The poll for this month focuses on the revelations that user data was withheld from Facebook users without their knowledge. Participants were asked: ‘With Facebook’s recent data leak, is the promise of greater external and internal regulation enough to maintain consumer faith in the company?
There was a split of opinion from those who responded to the advisers network poll, with 58% saying ‘yes’ and 42% ‘no’. Reasons supporting continued user confidence in the company included factors such as consumer apathy towards data as a whole. Reasons against included the expectation of regulation having little effect. Many agreed, however, that Facebook had ‘misused’ its position, and that the situation had presented a ‘strong case for regulation’. However, whether the controversy would have any lasting detrimental effect on the company was questioned.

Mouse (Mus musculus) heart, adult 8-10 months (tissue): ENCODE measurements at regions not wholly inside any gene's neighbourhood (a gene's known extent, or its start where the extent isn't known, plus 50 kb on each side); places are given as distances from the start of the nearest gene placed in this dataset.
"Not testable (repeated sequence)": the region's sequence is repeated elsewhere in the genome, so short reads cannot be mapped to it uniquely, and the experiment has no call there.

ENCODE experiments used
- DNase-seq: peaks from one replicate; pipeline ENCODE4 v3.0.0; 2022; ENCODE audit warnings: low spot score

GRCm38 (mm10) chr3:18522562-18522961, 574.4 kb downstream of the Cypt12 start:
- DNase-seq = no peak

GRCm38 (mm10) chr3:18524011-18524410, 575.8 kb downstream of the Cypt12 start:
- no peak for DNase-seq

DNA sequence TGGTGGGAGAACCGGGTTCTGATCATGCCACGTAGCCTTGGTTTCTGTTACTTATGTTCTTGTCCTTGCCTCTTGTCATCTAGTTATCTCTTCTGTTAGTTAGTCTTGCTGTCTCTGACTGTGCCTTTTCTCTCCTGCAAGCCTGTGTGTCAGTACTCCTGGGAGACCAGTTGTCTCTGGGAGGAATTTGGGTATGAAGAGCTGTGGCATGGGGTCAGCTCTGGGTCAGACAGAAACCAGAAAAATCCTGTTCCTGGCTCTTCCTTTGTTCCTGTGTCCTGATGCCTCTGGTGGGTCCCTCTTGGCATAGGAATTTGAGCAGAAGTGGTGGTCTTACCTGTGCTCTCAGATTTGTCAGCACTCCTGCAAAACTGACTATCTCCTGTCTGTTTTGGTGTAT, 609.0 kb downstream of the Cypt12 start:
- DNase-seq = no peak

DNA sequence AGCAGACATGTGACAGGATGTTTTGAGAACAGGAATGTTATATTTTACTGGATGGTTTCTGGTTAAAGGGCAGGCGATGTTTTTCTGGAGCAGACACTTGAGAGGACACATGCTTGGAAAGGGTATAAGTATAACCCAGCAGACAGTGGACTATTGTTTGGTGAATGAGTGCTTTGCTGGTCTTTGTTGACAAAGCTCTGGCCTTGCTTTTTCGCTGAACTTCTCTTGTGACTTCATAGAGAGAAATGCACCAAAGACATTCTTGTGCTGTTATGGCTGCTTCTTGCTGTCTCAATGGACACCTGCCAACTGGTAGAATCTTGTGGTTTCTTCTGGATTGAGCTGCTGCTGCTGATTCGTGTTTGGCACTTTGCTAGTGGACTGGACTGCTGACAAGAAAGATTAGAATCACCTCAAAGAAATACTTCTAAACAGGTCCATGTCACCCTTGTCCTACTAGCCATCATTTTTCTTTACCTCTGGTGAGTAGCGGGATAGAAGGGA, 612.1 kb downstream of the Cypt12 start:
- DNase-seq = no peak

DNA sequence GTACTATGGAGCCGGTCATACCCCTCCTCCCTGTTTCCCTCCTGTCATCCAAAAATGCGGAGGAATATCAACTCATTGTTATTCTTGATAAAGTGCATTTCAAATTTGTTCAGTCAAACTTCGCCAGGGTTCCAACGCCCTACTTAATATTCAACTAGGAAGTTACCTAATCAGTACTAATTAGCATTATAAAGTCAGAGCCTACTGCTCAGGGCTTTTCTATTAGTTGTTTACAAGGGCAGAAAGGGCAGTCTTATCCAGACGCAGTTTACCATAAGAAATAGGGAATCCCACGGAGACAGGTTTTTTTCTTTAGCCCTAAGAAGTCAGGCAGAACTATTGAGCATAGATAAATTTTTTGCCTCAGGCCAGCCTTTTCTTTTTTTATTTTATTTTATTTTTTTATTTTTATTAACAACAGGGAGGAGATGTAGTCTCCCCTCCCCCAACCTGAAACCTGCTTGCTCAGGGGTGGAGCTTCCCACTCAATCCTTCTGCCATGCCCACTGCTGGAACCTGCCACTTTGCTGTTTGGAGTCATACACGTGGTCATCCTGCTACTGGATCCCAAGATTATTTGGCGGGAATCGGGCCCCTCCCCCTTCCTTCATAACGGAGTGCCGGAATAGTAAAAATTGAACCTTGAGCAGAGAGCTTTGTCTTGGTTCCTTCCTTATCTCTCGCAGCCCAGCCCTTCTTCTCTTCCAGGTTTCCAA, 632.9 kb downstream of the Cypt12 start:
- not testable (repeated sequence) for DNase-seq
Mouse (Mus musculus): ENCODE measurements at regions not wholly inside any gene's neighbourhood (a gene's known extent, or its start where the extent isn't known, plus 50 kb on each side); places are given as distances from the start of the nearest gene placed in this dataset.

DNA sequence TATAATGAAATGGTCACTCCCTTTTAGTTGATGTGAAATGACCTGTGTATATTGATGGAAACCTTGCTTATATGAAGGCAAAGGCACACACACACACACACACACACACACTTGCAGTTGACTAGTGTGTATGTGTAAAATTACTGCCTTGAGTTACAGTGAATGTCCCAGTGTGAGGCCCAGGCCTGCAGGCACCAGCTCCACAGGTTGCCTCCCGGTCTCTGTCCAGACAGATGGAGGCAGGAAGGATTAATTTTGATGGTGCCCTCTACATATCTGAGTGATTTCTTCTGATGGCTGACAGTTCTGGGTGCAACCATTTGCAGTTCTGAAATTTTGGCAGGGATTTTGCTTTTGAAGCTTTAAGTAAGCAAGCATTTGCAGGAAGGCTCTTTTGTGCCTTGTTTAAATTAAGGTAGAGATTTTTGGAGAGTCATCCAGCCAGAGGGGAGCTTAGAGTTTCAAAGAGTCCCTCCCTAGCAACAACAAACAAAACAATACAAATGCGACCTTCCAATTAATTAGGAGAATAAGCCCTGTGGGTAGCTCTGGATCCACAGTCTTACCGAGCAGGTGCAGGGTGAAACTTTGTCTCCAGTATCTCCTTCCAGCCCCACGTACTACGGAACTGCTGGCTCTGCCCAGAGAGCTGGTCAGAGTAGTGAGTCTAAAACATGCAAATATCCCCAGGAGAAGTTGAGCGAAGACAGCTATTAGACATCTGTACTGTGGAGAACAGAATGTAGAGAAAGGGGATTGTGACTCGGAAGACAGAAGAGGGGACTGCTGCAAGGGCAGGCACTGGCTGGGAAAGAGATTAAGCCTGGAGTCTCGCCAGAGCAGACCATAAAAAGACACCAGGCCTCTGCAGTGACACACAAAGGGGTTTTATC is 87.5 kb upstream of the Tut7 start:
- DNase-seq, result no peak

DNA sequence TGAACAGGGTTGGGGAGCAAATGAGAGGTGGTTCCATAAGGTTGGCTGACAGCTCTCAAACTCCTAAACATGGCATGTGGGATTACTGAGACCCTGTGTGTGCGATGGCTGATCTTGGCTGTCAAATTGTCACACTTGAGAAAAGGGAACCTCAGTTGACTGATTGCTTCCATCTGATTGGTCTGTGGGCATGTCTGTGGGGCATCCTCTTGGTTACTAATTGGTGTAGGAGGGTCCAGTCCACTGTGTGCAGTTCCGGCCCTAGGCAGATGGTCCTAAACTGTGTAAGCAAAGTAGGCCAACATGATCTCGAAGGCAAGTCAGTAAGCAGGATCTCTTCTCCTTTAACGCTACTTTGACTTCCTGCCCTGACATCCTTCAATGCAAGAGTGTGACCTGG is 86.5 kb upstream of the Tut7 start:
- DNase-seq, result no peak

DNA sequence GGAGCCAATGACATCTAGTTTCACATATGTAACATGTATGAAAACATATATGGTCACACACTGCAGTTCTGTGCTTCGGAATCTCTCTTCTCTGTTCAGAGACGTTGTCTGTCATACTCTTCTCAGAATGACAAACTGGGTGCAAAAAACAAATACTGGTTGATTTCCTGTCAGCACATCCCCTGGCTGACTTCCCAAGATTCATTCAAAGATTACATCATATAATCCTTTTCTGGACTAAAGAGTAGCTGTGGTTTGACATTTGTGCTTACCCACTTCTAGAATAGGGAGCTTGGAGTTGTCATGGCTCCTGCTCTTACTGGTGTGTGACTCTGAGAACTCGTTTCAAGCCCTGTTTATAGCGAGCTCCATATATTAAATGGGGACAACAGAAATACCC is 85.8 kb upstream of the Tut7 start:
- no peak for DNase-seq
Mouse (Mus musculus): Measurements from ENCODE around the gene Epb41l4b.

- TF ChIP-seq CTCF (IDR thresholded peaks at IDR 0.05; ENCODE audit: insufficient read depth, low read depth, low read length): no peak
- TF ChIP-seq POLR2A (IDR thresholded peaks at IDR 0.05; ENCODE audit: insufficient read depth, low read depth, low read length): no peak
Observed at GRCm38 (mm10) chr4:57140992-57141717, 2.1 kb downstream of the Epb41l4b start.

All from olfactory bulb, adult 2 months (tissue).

The Twitter community was more confident in its opinion that faith in Facebook would be knocked, by 78% to 22%. Perhaps this was influenced by the poll being hosted on one of its social media competitors.
'Incoming regulation will be irrelevant to the way consumers see Facebook. No matter what actions are taken, confidence is shaken, but at this stage probably not too severely.'
Olivier Rousseau, Fonds de réserve pour les retraites
'Many people will still use Facebook despite their lack of trust in the company, because they think the data related to them are not that important or sensitive.'
Philippe Lagayette, formerly Banque de France
'As long as there are no real alternatives, consumers will stay with Facebook. There have not been any direct consequences of the leak for individual Facebook users.'
Jens Thomsen, formerly Danmarks Nationalbank
'Enough will be done to ensure that the consumer continues to use Facebook, though with a fall in profitability.'
'While regulation can help, it cannot compensate for a business model that sells data without consumer permission.'
Irena Asmundson, California Department of Finance
'As digital platforms can be misused, there is certainly a strong case for regulating social media.'
Hemraz Jankee, formerly Bank of Mauritius